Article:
10 Surprising Facts about West Side Story That Will Make Your Head Explode

10 Surprising Facts about West Side Story That Will Make Your Head Explode

West Side Story, one of the most groundbreaking musicals of all time, opens at The Western Stage on August 9. To get everybody in the mood to join us for this Shakespeare inspired story about forbidden love, we have a BuzzFeed inspired listical for you to enjoy because we all know BuzzFeed is the Shakespeare of the internet age, right? (Sarcasm intended) So enjoy these fun facts that will hopefully not cause any bodily harm.  ws1

  1. Stephen Sondheim has said he wanted West Side Story to be the first Broadway musical to drop the “F-Bomb.”  He actually included it in the original lyrics during the “Gee Officer Krupke” number when the Jets are roughing up Office Krupke before the War Council scene. However, once the creative team learned this would prohibit distribution of the Broadway cast album, Sondheim re-wrote the lyrics.
  2. The original premise for the show involved a young Italian, Catholic boy whose gang was embroiled in a fierce rivalry with a group of Jewish kids.  It was to be called East Side Story.  However, the creative team changed the premise once the influx in Puerto Ricans on the West Side became a hot button issue in New York City.  A reference to the original idea made it into the final script when Riff refers to how Tony helped the Jets beat the Emeralds – the name they were going to use for the Jewish gang.
  3. The original producer of West Side Story quit raising money for the show early in the development process because he thought tackling such serious topics was too risky for a Broadway musical. Luckily, another producer stepped in to take a chance on what would become one of the most successful musicals in Broadway history.
  4. Most of the actors including the leads from the original Broadway musical were rejected after auditioning for the film version because they looked too old on camera to play the roles of kids.ws2
  5. Most people know that West Side Story is based on William Shakespeare’s Romeo and Juliet.  However, did you know Shakespeare based his play on a poem by Arthur Brooke called The Tragic Historye of Romeus and Iuliet, which in turn was based on a poem by the Roman poet Ovid called Pyramus and Thisbe from his masterpiece Metamorphisus?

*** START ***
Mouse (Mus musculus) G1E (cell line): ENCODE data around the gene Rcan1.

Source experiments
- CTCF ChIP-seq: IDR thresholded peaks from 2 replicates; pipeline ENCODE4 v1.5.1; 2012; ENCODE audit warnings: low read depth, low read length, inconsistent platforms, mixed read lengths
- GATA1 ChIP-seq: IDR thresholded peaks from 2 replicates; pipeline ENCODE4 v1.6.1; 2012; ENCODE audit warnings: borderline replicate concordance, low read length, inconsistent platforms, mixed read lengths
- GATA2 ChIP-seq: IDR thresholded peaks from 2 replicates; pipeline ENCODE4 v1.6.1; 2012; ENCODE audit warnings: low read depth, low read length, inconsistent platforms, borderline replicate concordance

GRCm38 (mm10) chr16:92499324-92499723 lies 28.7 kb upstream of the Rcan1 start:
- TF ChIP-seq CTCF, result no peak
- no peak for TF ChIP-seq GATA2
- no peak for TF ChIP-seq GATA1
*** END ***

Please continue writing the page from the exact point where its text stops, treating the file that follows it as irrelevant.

6. Two of the actors from the film version of West Side Story would go on to play major roles in David Lynch’s television series Twin Peaks.  Richard Beymer (Tony) and Russ Tamblyn (Riff) went on to play Ben Horne and Dr. Lawrence Jacoby in this likewise groundbreaking show.
  7. In the play version, Tony and Riff make a vow of lifelong friendship to each other that includes the line “from sperm to worm.”  They changed it for the film version to “from birth to earth” to satisfy censors.
  8. All of Natalie Wood’s songs in the film version of West Side Story – and even some of her dialogue – were dubbed by Marni Nixon, a respected voice actor who dubbed musical numbers for Deborah Kerr in The King and I and Audrey Hephburn in My Fair Lady.  Don’t worry, there will be no dubbing or lip synching in The Western Stage version.ws3
  9. Although West Side Story failed to win the 1958 Tony Award for Best New Musical, losing to The Music Man, the film version won 10 Academy-Awards, the most awards won by a musical in film history.
  10. Jerome Robbins, who choreographed the Broadway premiere and film version of West Side Story, was such a task master that the actors shooting the film version burned their knee pads in his office after shooting the “Cool” scene for the film.  Natalie Wood even begged at one point to be fired from the film because he was working her over 16 hours a day.

So now that we’ve hopefully stirred your interest with these little known facts, we would love to see you at the show.

West Side Story plays through August 30 on the main stage at The Western Stage, Hartnell College Performing Arts Building. Performances are Fridays and Saturdays at 7:30 pm, Sundays at 2 pm.  Purchase tickets through www.westernstage.com or at the box office by calling 831-755-6816. Also consider purchasing a Flex Pass for 2014 and help The Western Stage celebrate its 40th Anniversary. Group tickets are available through Marketing and Group Sales at 831-759-6012.

Author – Daniel Tarker

 

 

Cesar Flores Talks American Song and Mother Earth

Cesar E Flores

Cesar Flores

  If Woody Guthrie Were Alive Today, What Kind of Protest Song Would He Be Writing? I believe he would be writing protest songs on Immigration, Fracking and global warming What Song Are You Looking Most Forward to Sharing with Audiences? Why? The Deportees and This land. Because he says” I am out to sing songs that will make you take pride in yourself and your work. Many of the Songs in Woody Guthrie’s American Song Were Written While He Was Traveling Around the Country During the Great Depression. What Do These Songs Still Have To Say About America Today? We may not be in a Depression now, but the problems resurface and we have come a long way but still have a long way to go to get people to care about someone else others than themselves. Why Do You Think People Are Still Drawn To Guthrie’s Music? It’s the people’s music and says what some people want to say but do not have the means. The Arts is the greatest weapon we have against ignorance. What do you hope audiences take away from this production? That we all live in the same world and we must learn to get along and protect our Mother Earth.american song “Woody Guthrie’s American Song” performs Fridays and Saturdays at 7:30 p.m. and Sundays at 2:00 p.m through June 22. Purchase tickets throughwww.westernstage.com or at the box office by calling 831-755-6816. Also consider purchasing a Flex Pass for 2014 and help The Western Stage celebrate its 40th Anniversary. Group tickets are available through Marketing and Group Sales at 831-759-6012.